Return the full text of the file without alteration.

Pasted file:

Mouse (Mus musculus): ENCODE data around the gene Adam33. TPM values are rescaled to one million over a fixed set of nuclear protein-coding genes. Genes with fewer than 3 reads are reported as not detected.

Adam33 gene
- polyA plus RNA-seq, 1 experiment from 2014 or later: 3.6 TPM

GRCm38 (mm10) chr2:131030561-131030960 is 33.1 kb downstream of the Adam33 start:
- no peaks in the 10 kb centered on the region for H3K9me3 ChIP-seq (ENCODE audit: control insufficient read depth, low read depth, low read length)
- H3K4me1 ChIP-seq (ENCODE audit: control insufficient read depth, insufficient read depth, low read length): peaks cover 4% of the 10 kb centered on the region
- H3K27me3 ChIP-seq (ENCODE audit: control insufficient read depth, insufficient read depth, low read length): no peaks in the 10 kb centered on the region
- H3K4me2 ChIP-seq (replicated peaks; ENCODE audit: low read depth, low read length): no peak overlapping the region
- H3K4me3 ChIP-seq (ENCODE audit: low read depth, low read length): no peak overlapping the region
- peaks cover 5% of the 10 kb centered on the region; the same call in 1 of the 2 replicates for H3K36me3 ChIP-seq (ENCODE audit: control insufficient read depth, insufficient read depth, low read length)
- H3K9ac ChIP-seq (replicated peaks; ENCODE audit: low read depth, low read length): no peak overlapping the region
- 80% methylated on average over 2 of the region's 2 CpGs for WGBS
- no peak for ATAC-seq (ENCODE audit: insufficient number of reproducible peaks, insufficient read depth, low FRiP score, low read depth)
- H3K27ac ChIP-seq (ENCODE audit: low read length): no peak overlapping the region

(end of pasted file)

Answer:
Mouse (Mus musculus): ENCODE data around the gene Adam33. TPM values are rescaled to one million over a fixed set of nuclear protein-coding genes. Genes with fewer than 3 reads are reported as not detected.

Adam33 gene
- polyA plus RNA-seq, 1 experiment from 2014 or later: 3.6 TPM

GRCm38 (mm10) chr2:131030561-131030960 is 33.1 kb downstream of the Adam33 start:
- no peaks in the 10 kb centered on the region for H3K9me3 ChIP-seq (ENCODE audit: control insufficient read depth, low read depth, low read length)
- H3K4me1 ChIP-seq (ENCODE audit: control insufficient read depth, insufficient read depth, low read length): peaks cover 4% of the 10 kb centered on the region
- H3K27me3 ChIP-seq (ENCODE audit: control insufficient read depth, insufficient read depth, low read length): no peaks in the 10 kb centered on the region
- H3K4me2 ChIP-seq (replicated peaks; ENCODE audit: low read depth, low read length): no peak overlapping the region
- H3K4me3 ChIP-seq (ENCODE audit: low read depth, low read length): no peak overlapping the region
- peaks cover 5% of the 10 kb centered on the region; the same call in 1 of the 2 replicates for H3K36me3 ChIP-seq (ENCODE audit: control insufficient read depth, insufficient read depth, low read length)
- H3K9ac ChIP-seq (replicated peaks; ENCODE audit: low read depth, low read length): no peak overlapping the region
- 80% methylated on average over 2 of the region's 2 CpGs for WGBS
- no peak for ATAC-seq (ENCODE audit: insufficient number of reproducible peaks, insufficient read depth, low FRiP score, low read depth)
- H3K27ac ChIP-seq (ENCODE audit: low read length): no peak overlapping the region